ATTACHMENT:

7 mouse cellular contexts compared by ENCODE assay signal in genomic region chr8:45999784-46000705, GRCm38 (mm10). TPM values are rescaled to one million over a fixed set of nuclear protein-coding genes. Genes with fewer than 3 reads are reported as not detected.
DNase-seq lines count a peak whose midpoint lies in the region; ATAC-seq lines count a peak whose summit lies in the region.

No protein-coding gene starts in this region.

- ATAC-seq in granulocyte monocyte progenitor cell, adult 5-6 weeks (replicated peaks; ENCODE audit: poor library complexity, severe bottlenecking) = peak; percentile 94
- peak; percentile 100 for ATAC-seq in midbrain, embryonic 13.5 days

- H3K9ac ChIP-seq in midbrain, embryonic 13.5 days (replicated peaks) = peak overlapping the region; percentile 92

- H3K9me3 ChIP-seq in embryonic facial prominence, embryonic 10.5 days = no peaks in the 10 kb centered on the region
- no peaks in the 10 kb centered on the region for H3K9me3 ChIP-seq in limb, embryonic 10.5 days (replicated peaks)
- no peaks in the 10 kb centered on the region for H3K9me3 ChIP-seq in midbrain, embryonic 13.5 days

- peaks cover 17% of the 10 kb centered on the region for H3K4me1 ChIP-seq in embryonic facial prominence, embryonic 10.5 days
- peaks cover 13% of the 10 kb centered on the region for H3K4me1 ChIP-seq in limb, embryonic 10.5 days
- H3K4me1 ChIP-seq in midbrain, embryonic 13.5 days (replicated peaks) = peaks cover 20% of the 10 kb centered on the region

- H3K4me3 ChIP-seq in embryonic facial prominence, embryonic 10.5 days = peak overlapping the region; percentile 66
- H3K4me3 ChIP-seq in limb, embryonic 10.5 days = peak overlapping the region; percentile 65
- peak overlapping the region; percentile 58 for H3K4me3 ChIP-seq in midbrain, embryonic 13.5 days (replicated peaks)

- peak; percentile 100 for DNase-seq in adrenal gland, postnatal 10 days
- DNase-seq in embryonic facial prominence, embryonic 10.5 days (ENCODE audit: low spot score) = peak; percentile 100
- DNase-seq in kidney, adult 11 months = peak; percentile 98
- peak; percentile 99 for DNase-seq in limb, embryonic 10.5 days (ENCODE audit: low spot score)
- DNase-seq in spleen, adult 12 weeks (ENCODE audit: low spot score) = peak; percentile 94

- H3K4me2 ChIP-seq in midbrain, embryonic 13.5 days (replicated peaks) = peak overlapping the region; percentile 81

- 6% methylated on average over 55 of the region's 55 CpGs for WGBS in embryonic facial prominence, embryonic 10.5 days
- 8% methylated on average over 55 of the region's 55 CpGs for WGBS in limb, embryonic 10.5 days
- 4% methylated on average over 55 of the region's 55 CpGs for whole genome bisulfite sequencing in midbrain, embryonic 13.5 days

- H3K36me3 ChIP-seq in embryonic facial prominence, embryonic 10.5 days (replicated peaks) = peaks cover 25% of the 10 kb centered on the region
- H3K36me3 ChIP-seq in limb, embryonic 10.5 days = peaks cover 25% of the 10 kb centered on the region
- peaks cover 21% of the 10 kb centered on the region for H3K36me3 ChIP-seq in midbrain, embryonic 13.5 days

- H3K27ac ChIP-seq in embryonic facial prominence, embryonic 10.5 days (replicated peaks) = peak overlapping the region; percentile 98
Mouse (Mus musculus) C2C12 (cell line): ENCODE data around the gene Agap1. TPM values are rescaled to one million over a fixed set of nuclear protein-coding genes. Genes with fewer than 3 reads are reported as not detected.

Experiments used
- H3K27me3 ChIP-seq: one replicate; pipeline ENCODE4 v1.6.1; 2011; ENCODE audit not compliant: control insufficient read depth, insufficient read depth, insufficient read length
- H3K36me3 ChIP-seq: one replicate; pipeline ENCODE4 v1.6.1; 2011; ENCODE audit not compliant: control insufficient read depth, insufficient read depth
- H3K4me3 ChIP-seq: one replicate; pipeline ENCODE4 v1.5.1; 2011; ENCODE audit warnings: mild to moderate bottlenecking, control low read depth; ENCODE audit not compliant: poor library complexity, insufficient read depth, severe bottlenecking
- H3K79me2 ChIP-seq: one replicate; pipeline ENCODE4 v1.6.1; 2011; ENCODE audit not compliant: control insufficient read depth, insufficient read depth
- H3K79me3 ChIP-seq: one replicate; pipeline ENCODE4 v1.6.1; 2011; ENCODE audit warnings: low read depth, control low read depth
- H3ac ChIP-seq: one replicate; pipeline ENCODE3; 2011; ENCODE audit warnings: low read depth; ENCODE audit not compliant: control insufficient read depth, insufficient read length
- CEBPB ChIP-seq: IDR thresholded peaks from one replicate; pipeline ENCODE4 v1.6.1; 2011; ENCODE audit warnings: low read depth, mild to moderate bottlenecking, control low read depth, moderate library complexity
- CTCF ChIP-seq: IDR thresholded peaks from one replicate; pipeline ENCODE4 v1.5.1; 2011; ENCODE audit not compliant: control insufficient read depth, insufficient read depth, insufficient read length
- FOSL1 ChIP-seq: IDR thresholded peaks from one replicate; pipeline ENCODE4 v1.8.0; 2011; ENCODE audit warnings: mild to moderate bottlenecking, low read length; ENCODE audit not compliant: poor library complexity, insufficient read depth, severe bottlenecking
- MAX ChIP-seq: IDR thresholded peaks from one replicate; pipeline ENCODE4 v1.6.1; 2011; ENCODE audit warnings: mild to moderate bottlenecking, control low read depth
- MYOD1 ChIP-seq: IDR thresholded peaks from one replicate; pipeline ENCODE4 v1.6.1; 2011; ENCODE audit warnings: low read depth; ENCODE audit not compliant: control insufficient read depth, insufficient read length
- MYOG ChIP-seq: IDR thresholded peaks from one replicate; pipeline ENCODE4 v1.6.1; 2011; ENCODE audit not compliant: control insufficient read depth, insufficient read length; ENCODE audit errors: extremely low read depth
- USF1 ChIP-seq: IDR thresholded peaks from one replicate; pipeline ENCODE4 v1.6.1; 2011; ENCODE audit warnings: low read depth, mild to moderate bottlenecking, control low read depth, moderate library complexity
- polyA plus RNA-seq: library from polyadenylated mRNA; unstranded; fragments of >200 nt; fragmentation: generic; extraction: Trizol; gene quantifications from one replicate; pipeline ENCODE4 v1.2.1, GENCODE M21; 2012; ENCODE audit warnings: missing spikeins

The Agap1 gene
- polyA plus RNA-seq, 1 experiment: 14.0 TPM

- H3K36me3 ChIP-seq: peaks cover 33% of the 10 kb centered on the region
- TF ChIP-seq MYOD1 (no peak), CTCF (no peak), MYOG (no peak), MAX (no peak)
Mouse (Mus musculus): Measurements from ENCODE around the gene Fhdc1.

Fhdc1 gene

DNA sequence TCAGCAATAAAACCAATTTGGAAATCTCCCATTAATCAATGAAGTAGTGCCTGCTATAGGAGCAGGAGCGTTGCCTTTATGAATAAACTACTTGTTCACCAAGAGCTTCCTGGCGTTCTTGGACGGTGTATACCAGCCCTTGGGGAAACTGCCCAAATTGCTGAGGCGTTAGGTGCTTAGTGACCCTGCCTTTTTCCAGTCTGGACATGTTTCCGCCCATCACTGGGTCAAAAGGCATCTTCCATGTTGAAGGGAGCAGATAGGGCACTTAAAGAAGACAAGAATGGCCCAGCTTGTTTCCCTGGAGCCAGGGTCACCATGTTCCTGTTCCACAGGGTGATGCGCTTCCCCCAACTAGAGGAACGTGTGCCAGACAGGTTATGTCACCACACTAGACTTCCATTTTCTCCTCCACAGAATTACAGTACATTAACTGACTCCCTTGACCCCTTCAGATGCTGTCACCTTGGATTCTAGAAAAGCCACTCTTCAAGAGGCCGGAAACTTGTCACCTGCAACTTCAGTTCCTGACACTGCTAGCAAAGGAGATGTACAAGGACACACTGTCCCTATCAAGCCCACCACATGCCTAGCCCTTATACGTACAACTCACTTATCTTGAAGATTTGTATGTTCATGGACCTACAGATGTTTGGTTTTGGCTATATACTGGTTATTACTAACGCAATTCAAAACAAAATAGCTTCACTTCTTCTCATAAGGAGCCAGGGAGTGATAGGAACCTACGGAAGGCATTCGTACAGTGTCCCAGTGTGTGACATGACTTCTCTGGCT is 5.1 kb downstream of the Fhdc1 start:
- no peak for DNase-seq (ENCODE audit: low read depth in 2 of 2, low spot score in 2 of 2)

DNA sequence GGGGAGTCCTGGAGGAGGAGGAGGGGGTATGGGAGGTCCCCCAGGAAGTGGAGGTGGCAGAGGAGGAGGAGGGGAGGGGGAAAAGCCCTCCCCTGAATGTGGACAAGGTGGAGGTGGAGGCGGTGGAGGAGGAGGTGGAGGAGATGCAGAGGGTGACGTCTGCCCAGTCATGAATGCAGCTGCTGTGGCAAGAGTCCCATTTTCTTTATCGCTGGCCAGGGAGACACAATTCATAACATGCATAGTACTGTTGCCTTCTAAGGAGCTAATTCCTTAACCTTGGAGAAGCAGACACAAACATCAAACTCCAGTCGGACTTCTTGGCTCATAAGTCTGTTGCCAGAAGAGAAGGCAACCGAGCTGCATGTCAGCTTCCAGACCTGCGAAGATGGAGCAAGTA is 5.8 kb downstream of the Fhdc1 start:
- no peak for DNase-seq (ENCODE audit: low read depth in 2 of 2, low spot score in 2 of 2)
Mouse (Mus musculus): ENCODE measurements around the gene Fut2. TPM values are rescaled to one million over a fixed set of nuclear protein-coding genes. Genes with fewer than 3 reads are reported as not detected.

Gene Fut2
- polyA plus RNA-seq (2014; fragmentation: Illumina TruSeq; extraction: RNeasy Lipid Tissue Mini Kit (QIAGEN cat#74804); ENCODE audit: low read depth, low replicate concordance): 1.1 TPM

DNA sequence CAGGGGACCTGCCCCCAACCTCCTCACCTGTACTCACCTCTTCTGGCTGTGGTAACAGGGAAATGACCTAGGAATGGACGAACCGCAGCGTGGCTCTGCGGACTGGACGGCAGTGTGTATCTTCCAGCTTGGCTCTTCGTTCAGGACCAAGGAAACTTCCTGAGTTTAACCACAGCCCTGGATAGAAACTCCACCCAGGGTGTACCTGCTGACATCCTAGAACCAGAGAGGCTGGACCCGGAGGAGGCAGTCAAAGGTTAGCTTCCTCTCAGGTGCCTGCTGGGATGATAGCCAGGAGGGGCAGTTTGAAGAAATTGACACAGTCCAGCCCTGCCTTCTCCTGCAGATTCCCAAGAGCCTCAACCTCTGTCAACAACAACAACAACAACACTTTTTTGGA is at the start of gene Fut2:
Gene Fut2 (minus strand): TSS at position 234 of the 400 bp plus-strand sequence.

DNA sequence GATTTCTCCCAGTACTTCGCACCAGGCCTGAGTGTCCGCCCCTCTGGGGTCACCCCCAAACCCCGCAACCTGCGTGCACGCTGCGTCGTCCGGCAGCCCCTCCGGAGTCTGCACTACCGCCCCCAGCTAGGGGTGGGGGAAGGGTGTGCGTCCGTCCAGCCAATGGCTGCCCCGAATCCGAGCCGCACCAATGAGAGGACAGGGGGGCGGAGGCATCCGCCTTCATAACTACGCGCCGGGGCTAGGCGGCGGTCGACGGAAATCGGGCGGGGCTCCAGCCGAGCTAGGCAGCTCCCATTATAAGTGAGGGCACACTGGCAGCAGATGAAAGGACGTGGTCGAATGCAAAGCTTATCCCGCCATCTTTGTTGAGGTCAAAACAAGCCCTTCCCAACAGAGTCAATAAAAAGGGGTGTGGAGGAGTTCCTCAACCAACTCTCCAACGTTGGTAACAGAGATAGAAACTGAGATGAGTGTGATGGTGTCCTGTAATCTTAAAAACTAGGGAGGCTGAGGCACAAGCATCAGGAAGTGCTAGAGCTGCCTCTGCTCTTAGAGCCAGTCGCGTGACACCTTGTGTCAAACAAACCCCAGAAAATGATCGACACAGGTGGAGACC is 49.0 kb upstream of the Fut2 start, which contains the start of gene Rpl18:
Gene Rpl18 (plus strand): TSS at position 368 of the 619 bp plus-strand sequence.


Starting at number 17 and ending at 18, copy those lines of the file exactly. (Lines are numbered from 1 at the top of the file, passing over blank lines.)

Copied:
- DNase-seq in embryonic facial prominence, embryonic 10.5 days (ENCODE audit: low spot score) = peak; percentile 100
- DNase-seq in kidney, adult 11 months = peak; percentile 98